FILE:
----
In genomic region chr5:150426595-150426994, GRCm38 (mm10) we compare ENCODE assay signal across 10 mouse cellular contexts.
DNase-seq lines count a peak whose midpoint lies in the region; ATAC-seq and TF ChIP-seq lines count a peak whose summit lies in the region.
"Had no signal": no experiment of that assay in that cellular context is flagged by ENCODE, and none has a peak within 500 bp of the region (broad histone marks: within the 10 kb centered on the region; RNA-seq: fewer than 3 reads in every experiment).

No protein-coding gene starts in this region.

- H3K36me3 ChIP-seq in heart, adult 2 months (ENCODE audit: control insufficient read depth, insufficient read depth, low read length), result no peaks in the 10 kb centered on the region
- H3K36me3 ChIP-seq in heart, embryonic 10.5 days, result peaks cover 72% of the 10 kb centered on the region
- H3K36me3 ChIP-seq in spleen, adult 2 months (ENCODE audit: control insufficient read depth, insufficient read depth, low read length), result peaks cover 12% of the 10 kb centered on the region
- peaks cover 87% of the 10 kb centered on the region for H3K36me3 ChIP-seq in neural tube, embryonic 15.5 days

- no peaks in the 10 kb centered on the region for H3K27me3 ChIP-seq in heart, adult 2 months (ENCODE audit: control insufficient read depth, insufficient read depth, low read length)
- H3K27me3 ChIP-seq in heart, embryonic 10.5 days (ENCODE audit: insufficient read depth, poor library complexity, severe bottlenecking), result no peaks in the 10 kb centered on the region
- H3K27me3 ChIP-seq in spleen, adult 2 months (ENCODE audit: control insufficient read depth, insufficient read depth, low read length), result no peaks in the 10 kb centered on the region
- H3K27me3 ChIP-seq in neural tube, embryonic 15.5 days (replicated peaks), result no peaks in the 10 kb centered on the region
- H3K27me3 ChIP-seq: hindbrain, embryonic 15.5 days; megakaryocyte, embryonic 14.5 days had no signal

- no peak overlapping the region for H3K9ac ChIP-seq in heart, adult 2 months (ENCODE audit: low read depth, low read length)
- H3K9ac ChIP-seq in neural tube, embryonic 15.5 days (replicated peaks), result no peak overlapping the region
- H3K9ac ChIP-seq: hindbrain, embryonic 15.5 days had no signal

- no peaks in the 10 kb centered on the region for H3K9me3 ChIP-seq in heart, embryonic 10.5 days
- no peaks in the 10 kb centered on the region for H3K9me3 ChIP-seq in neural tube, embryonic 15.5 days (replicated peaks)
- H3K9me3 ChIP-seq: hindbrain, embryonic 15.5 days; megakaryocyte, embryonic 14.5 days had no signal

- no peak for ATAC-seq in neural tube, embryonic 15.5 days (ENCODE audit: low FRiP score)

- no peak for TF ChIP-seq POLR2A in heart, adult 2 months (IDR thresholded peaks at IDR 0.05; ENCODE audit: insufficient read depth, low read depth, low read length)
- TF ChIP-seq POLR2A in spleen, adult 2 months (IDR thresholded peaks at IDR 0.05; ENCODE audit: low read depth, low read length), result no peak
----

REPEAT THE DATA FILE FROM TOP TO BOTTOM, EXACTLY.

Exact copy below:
In genomic region chr5:150426595-150426994, GRCm38 (mm10) we compare ENCODE assay signal across 10 mouse cellular contexts.
DNase-seq lines count a peak whose midpoint lies in the region; ATAC-seq and TF ChIP-seq lines count a peak whose summit lies in the region.
"Had no signal": no experiment of that assay in that cellular context is flagged by ENCODE, and none has a peak within 500 bp of the region (broad histone marks: within the 10 kb centered on the region; RNA-seq: fewer than 3 reads in every experiment).

No protein-coding gene starts in this region.

- H3K36me3 ChIP-seq in heart, adult 2 months (ENCODE audit: control insufficient read depth, insufficient read depth, low read length), result no peaks in the 10 kb centered on the region
- H3K36me3 ChIP-seq in heart, embryonic 10.5 days, result peaks cover 72% of the 10 kb centered on the region
- H3K36me3 ChIP-seq in spleen, adult 2 months (ENCODE audit: control insufficient read depth, insufficient read depth, low read length), result peaks cover 12% of the 10 kb centered on the region
- peaks cover 87% of the 10 kb centered on the region for H3K36me3 ChIP-seq in neural tube, embryonic 15.5 days

- no peaks in the 10 kb centered on the region for H3K27me3 ChIP-seq in heart, adult 2 months (ENCODE audit: control insufficient read depth, insufficient read depth, low read length)
- H3K27me3 ChIP-seq in heart, embryonic 10.5 days (ENCODE audit: insufficient read depth, poor library complexity, severe bottlenecking), result no peaks in the 10 kb centered on the region
- H3K27me3 ChIP-seq in spleen, adult 2 months (ENCODE audit: control insufficient read depth, insufficient read depth, low read length), result no peaks in the 10 kb centered on the region
- H3K27me3 ChIP-seq in neural tube, embryonic 15.5 days (replicated peaks), result no peaks in the 10 kb centered on the region
- H3K27me3 ChIP-seq: hindbrain, embryonic 15.5 days; megakaryocyte, embryonic 14.5 days had no signal

- no peak overlapping the region for H3K9ac ChIP-seq in heart, adult 2 months (ENCODE audit: low read depth, low read length)
- H3K9ac ChIP-seq in neural tube, embryonic 15.5 days (replicated peaks), result no peak overlapping the region
- H3K9ac ChIP-seq: hindbrain, embryonic 15.5 days had no signal

- no peaks in the 10 kb centered on the region for H3K9me3 ChIP-seq in heart, embryonic 10.5 days
- no peaks in the 10 kb centered on the region for H3K9me3 ChIP-seq in neural tube, embryonic 15.5 days (replicated peaks)
- H3K9me3 ChIP-seq: hindbrain, embryonic 15.5 days; megakaryocyte, embryonic 14.5 days had no signal

- no peak for ATAC-seq in neural tube, embryonic 15.5 days (ENCODE audit: low FRiP score)

- no peak for TF ChIP-seq POLR2A in heart, adult 2 months (IDR thresholded peaks at IDR 0.05; ENCODE audit: insufficient read depth, low read depth, low read length)
- TF ChIP-seq POLR2A in spleen, adult 2 months (IDR thresholded peaks at IDR 0.05; ENCODE audit: low read depth, low read length), result no peak